Long Beach upgrades MLK Park cameras after they fail to capture swastika vandalism

When someone graffitied a swastika on Long Beach’s Martin Luther King Jr. statue last month, the city-owned security camera that could have recorded the vandalism was not working properly, a city official said this week.

As a result, detectives—so far—don’t have images of any potential suspects, according to the Long Beach Police Department, which is investigating the vandalism as a hate crime.

Although there have been no arrests or suspects identified in the criminal investigation, city officials say they’ve already taken one step forward by fixing the security cameras in Martin Luther King Jr. Park, where the statue stands.

“There are several cameras at MLK Park and some were fully functioning at the time of the horrific incident, however, unfortunately, the one which covers the statue was not properly functioning, which has since been remedied with an upgraded system,” Danielle Mitchell, a spokeswoman for the city’s Technology and Innovation Department, said.

The Technology and Innovation Department declined to answer questions about exactly why the camera wasn’t working or for how long, but outdated or broken cameras were a broader problem throughout Long Beach in recent years, according to a memo from the Technology and Innovation Department.

In 2017, 30% of the city’s network of about 500 cameras were experiencing outages, the memo said. Since then, however, the city has upgraded and added to its network. Now, there are more than 1,350 cameras in the network, and only 7% are suffering outages, according to the memo.

“Regardless of the improvements in technology, outdoor camera equipment requires routine maintenance and repairs,” the memo said.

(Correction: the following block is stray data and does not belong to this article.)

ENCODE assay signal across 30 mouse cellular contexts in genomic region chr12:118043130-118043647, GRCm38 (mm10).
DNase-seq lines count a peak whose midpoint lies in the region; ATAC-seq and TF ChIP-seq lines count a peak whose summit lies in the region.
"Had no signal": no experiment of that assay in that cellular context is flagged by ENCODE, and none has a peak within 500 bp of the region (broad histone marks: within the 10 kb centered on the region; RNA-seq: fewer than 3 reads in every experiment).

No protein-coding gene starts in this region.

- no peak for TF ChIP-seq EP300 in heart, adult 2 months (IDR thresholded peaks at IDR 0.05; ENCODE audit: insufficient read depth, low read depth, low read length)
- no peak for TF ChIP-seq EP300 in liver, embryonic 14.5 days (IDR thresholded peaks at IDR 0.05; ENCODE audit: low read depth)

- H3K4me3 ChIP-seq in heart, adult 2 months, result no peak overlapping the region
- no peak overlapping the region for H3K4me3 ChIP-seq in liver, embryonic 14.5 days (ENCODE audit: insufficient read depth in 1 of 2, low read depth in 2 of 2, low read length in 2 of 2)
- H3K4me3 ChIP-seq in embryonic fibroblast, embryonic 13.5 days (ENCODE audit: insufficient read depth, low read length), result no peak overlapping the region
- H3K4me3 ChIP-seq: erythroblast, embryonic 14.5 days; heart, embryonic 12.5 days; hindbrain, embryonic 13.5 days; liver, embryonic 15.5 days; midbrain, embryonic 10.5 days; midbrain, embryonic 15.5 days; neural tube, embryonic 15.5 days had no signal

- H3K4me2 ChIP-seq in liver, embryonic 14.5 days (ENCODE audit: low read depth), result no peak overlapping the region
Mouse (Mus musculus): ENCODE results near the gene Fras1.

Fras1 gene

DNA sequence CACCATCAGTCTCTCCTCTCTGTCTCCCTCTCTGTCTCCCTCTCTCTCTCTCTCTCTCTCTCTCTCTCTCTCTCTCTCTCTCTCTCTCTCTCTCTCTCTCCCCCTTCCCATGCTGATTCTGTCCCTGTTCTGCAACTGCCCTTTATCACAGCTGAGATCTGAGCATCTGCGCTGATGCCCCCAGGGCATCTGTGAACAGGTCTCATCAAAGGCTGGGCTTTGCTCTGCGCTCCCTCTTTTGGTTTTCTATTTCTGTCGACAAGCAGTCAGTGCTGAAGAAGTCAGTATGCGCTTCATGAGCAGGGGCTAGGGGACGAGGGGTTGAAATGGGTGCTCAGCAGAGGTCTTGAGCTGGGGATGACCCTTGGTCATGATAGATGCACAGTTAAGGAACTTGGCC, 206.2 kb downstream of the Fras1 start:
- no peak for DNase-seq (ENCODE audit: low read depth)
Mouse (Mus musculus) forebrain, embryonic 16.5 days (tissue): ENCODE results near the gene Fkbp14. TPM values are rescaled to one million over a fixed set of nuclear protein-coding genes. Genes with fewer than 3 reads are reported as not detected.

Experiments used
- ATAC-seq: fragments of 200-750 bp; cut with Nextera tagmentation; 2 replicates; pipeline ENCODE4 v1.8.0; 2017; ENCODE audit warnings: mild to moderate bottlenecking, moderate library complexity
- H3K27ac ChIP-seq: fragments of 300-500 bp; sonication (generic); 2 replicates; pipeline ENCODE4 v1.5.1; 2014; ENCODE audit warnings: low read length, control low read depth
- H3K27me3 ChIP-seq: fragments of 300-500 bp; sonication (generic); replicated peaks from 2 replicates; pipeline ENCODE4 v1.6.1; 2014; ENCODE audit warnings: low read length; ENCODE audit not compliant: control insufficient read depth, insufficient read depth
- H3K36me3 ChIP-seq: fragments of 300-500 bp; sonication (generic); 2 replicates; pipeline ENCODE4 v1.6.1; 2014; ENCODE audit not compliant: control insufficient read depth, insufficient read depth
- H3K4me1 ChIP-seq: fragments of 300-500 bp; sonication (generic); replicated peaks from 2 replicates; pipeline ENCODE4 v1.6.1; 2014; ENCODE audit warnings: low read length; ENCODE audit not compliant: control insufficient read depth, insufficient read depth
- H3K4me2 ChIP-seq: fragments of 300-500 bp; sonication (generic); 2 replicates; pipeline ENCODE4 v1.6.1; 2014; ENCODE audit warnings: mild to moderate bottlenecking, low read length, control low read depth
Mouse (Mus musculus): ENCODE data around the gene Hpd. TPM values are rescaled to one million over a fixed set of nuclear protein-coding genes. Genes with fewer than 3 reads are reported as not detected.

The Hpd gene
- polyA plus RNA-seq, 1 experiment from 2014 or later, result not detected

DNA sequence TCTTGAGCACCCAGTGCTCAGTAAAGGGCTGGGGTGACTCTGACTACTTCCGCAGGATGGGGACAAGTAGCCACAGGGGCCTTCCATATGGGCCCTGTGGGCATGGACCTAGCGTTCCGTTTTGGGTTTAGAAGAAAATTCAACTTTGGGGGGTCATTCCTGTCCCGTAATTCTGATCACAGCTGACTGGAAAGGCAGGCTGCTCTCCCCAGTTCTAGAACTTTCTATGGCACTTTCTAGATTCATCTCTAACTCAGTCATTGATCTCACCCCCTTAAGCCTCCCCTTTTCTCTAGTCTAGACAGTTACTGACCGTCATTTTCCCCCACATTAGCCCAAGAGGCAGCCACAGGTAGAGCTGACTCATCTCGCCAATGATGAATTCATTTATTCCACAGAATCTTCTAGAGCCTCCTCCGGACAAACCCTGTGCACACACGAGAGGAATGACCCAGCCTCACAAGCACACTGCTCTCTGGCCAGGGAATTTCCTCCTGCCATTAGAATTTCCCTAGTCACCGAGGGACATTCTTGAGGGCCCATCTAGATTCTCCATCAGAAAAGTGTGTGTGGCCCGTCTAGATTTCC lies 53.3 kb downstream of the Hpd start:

The Technology and Innovation Department says it has recently upgraded camera systems in Houghton Park, McBride Park, Orizaba Park and Veterans Park.

The repairs to MLK Park cameras are just temporary for now to meet the immediate security needs, but the department says it’s working on a permanent upgrade because the technology “has significantly improved since the MLK Park cameras were originally installed.”

The new camera system is expected to be in place by October, the Technology and Innovation Department said.

Meanwhile, police “are still encouraging any potential witnesses to come forward as our Department continues to investigate any available leads,” LBPD spokeswoman Arantxa Chavarria said.

Hate symbols graffitied on Martin Luther King Jr. statue in Central Long Beach

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Jeremiah Dobruck is the breaking news editor for the Long Beach Post. He began his journalism career in 2007 as an intern at Palos Verdes Peninsula News and has worked for The Forum Newsgroup in New York City, the Daily Pilot and the Press-Telegram. He lives in Torrance with his wife, Lindsey, and their two young children.
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